Blacklisting, greylisting or whitelisting
Blacklisting is an access control that blocks anything included on the list.
Greylisting is a temporary block for anything included on the list until an additional step is performed.
Whitelisting is the opposite of a blacklist. A whitelist blocks anything not included on the list, e.g. only a list of registered providers can selected.
Some examples of this type of countermeasure include:
- Blacklisted bank accounts cannot be recorded on a recipient's record.
- Providers listed on the greylist require additional suitability checks before being registered.
- Applicants can only choose from an approved list of providers.
Purpose of this countermeasure
Someone can use distrustful information, such as compromised identities and dubious bank accounts to commit fraud.
Providing false or misleading information or forged documents to commit fraud are offences under the Criminal Code Act 1995.
Allowing someone to use distrustful or compromised information can lead to:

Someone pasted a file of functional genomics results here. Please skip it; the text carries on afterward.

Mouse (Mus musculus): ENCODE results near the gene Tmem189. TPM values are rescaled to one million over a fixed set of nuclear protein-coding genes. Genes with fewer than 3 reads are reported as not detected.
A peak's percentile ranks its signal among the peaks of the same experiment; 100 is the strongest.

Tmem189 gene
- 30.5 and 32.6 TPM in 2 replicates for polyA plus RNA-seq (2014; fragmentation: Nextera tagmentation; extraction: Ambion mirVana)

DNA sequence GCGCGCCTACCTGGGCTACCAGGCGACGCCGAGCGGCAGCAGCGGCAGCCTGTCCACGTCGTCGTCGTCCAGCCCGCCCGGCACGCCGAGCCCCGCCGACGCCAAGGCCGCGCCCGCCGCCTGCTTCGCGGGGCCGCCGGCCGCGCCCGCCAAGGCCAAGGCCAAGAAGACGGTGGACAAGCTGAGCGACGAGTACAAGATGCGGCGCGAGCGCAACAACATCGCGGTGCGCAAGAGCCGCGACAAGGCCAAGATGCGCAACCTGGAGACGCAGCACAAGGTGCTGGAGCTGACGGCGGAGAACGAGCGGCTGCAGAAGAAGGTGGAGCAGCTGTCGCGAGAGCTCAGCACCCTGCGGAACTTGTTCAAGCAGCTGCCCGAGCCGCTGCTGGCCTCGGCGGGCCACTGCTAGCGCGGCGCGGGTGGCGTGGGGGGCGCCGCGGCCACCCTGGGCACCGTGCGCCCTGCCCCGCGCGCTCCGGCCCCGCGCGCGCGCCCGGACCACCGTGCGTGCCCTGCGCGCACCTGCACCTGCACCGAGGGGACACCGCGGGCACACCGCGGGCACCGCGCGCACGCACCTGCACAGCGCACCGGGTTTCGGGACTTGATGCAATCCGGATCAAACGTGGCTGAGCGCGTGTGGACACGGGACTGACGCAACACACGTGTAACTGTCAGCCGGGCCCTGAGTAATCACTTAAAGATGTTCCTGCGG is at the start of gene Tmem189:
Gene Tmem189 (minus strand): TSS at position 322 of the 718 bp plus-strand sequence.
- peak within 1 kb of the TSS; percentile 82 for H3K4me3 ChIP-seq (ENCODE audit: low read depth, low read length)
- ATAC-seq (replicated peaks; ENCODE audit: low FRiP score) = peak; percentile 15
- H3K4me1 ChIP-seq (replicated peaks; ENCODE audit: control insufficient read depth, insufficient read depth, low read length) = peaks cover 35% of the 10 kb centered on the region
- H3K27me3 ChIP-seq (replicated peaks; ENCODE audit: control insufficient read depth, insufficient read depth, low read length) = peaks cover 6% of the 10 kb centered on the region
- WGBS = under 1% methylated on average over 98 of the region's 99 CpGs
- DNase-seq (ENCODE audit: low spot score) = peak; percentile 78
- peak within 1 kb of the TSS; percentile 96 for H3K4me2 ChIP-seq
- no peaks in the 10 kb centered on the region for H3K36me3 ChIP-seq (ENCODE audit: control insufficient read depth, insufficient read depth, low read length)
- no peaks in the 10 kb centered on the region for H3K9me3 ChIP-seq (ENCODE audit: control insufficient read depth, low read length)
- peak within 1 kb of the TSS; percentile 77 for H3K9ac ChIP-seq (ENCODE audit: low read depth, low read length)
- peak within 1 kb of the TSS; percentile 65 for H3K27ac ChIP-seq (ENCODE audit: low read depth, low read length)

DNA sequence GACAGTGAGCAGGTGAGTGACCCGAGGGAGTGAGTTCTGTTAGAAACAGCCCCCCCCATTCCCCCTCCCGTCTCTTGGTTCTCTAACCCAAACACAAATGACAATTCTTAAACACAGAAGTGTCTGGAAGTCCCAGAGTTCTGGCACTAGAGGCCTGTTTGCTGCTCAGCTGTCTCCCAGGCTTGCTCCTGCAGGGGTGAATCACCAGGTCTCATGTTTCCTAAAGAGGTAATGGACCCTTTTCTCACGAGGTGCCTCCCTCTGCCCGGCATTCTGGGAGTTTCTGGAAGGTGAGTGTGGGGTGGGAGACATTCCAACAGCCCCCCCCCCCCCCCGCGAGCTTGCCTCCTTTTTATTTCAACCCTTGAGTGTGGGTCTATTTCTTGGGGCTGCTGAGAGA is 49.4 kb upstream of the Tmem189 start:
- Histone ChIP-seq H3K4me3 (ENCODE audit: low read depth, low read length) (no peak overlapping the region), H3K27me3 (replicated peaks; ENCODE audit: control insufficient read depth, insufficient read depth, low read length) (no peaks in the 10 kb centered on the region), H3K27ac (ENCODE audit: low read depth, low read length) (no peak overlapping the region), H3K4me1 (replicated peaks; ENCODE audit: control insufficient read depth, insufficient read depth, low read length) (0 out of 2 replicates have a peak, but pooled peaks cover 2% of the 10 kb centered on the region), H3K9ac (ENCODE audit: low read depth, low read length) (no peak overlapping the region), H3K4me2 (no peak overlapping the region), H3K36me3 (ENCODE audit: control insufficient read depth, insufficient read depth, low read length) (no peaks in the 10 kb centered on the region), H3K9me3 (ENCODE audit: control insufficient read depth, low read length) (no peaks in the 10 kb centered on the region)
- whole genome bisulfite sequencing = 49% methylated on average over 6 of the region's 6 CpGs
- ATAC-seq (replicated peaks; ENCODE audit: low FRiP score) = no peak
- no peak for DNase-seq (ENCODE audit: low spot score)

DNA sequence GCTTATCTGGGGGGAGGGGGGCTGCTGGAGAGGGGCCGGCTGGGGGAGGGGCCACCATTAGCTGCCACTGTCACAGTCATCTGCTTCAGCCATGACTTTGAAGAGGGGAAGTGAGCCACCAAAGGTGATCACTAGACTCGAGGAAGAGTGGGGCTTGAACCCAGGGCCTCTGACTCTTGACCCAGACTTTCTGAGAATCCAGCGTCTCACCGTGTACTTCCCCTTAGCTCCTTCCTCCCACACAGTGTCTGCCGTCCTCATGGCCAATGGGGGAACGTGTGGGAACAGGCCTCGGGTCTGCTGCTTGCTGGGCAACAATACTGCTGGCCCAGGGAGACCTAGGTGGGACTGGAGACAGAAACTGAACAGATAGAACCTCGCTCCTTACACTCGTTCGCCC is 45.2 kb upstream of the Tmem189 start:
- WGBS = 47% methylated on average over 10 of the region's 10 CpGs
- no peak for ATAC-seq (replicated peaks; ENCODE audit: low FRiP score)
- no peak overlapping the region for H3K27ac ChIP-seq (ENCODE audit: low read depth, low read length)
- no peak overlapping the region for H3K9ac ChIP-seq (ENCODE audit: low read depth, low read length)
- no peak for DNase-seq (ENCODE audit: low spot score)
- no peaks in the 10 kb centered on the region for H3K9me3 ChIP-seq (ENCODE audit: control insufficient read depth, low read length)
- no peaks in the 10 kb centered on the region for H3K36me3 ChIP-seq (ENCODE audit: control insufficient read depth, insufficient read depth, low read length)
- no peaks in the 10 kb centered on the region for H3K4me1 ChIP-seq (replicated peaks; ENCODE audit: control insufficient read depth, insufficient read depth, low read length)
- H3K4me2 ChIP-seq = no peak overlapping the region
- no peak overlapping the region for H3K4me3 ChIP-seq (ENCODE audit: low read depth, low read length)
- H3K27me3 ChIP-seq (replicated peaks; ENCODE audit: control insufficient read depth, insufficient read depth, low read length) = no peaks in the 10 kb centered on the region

- fraudulent requests or claims
- fraudsters using the information to hijack payments.
This type of control is supported by:
- Collaboration with strategic partners
- Legislation and Policy
- Procedural instructions or guidance
- A specific form, process or system must be used
- Evidence must be provided to confirm identity
- Identity is authenticated for each interaction
- Mandatory information is required to complete the request or claim
- Prompts and alerts
- Internal escalation procedures
- Data matching
- Data protected from manipulation or misuse
- System testing
- Exception reporting
- Automatic notification of high-risk activities and transactions
- Fraud detection programs
- Coordinated disruption activity
How do I know if my countermeasures are effective?
You can apply the following methods to measure the effectiveness of these types of countermeasures:
- Conduct vulnerability testing to confirm that the list work as intended.
- Consult subject matter experts about the lists.
- Review policies or other documentation related to the lists.
- Process walk through - sit with a staff member while they show you how the controls work.
- Undertake analysis of data related to the lists; e.g. how many blocks are reported? How often?
- Confirm the lists are 'always on' and automatically applied.
- Confirm that the systems/processes underlying the lists are adequate and reliable.
- Confirm that attempts to use blacklisted information is flagged and reviewed.
- Confirm that blacklisted information is not widely known or accessible.
- Confirm that someone cannot manipulate the lists even when pressure or coercion is applied. Test this if required.
- Confirm that access to the lists is monitored and reviewed.